If you live in the Palani Hills, 'Kombai' is a word that will often hear. One interesting aspect of agriculture practiced in the Upper Palanis included the use of kombais. Villages in the Upper Palanis (above 1500 meters) usually have an assigned region called the Kombai. The Kombai is generally at a lower altitude than the village, with warmer weather and a good water source. In some cases it constitutes marsh land ideal for paddy cultivation. Since many of the villages were located at higher altitudes, land closer to the village was unsuitable for crops like finger and foxtail millet and paddy which were the main crops grown in the past. And so, people would walk to their Kombai where conditions were favourable to grow these crops. For instance Pallangi village is at an altitude of 1650m and the Pallangi kombai lies between 1400m and 1000m.
However things have changed drastically in the last 30 to 40 years. According to Shanmugam, a Mannadiar from Vilpatti, previously, crops like paddy, finger millet, little millet and foxtail millet formed the bulk of their produce. However in more recent times cash crops like carrots, potatoes and radish have taken over their fields. Shanmugam explains that cash crops can be harvested several times in a year, thereby providing a better income. Since the cash crops can be grown closer to the villages at higher altitudes, the kombai regions remain mostly unused.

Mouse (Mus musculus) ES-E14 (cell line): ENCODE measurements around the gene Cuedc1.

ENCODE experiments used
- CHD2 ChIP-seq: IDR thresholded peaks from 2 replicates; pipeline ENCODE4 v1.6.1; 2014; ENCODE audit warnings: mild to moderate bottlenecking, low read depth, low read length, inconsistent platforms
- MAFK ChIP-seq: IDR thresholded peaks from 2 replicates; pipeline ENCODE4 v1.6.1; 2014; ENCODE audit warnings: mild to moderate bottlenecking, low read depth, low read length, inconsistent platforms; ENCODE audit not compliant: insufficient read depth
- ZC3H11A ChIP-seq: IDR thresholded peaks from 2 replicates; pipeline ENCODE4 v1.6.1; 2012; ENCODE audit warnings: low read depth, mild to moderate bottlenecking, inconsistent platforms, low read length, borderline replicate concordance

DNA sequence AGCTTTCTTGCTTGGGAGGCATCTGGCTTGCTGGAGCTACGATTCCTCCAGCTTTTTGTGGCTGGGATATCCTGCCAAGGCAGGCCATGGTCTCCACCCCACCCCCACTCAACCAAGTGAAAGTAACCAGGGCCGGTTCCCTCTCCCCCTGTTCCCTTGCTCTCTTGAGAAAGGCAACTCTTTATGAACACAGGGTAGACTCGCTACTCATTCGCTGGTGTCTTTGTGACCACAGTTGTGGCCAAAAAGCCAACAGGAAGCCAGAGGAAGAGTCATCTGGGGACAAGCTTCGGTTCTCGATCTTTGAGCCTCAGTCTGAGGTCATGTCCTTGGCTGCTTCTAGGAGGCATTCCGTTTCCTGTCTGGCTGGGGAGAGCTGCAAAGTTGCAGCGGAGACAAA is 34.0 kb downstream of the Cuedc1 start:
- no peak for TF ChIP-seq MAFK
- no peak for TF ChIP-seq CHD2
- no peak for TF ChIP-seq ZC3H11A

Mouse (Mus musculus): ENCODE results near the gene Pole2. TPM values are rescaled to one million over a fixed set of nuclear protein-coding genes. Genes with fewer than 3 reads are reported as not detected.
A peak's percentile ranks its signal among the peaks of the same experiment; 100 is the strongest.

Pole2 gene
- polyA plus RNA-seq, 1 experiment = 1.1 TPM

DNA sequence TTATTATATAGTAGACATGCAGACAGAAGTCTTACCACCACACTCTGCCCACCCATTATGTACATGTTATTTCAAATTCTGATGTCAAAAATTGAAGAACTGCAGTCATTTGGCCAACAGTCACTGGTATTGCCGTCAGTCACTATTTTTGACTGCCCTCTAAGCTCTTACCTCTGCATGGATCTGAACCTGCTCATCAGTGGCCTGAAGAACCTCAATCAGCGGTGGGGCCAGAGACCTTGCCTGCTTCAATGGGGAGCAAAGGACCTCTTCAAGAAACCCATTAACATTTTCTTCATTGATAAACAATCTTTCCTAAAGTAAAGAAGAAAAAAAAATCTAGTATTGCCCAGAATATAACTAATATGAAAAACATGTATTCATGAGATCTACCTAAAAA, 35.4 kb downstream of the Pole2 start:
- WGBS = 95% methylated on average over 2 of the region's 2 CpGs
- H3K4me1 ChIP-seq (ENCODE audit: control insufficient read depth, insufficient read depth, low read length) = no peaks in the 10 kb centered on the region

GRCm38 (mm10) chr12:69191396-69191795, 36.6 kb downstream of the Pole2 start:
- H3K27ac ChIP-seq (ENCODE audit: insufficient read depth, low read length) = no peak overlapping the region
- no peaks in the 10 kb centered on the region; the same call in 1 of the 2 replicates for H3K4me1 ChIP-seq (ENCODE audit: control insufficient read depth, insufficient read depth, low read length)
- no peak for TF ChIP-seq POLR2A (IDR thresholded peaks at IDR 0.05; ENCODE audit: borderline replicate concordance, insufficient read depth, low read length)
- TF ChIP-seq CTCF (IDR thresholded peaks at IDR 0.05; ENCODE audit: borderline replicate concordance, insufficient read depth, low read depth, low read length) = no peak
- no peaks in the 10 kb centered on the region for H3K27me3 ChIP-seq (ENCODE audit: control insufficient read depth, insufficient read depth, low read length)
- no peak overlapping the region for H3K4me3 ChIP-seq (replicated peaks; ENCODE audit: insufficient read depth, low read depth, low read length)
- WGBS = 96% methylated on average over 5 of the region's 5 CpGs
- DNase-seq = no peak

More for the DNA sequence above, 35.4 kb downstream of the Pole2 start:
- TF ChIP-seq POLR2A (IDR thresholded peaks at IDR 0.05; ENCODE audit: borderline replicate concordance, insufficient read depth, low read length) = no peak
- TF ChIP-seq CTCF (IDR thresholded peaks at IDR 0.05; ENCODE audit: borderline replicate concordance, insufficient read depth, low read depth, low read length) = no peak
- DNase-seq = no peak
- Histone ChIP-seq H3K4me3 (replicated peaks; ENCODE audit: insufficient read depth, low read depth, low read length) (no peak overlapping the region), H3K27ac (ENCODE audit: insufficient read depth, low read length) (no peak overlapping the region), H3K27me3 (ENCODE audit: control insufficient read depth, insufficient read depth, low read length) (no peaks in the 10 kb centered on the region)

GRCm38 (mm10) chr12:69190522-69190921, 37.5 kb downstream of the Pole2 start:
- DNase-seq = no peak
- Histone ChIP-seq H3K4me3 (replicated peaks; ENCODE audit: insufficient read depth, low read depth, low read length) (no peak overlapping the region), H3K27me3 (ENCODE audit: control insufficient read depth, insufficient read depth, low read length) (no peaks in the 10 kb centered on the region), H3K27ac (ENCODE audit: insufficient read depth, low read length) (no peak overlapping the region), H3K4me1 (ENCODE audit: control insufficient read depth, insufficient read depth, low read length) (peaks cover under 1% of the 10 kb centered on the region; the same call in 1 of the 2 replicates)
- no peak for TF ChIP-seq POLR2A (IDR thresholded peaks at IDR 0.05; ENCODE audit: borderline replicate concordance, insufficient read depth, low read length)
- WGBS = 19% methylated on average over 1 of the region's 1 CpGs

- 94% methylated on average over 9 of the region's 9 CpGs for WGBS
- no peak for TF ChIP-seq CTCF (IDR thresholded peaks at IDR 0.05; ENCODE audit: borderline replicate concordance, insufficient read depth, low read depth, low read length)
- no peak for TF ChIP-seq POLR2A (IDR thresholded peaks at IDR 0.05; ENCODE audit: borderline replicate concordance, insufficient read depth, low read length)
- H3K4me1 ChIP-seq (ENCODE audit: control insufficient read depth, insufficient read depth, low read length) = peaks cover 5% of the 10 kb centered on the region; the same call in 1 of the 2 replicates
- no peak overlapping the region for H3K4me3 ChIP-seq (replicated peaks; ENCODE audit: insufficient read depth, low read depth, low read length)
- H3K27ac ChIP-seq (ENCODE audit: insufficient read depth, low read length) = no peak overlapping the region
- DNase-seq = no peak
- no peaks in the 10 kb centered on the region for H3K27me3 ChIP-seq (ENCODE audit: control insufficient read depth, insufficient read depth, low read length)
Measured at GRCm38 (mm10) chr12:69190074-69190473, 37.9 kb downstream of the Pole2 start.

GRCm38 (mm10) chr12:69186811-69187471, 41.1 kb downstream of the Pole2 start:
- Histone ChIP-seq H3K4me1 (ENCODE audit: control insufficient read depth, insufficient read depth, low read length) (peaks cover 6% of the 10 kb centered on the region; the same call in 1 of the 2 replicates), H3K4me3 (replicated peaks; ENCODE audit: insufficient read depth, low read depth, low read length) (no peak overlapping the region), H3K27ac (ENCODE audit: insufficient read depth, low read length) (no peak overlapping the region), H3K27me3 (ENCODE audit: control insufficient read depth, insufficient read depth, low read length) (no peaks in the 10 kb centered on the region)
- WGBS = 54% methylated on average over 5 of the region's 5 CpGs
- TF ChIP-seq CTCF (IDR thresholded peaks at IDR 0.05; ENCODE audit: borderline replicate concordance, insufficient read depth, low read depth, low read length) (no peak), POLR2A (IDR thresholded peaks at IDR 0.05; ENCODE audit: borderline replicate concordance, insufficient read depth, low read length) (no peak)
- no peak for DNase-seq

For instance, Amuda, a resident from Poombarai, explained that although her family owns 2 acres of land in the Kombai and only 1 acre near the village, the kombai remains fallow at most times because it takes them 2 hours to walk to their land which makes it impractical. Residents of Poondi shared that they feared attacks and destruction of their crops by wild animals like the gaur (Bos gaurus) and wild boars (Sus scrofa cristatus) in the kombai.
However, in the past 40 years, much of the Kombai lands which were left fallow by the traditional communities are now being bought over and farmed by people from the nearby plains. Coffee, hill banana,beans and silk cotton are some of the crops which are cultivated now, with elephants, gaur and wild boar paying regular visits to these farms.
The seemingly harmless, beautiful national bird of India - the peacock is a frequent crop raider in the foothills of the Palani hIlls. Muruguvel, a farmer in kudhareyar dam village says the peacock numbers have increased over the years and there has been an increase in the incidences of peacocks destroying crops in the region. Peacocks eat a wide range of foods including berries, seeds, small reptiles and insects. Muruguvel shows me the sacks of peas seeds he had sown in his farm and peacocks destroyed almost a quarter of the seeds sown, by either eating them or digging them up in search of insects in the ground. According to a report in The Times of India in 2012, peacocks on an average destroy about 10 percent of the crops in Coimbatore district.
Unlike the wild boar and gaur, peacocks raid crops during the day. Between the birds and the animals, farmers in Kudhreyar have to watch their fields at all times to protect their crops.
1. Dhruv Athreye in February 2018 began a survey of mammals in the Palani Hills and is publishing notes of his field work.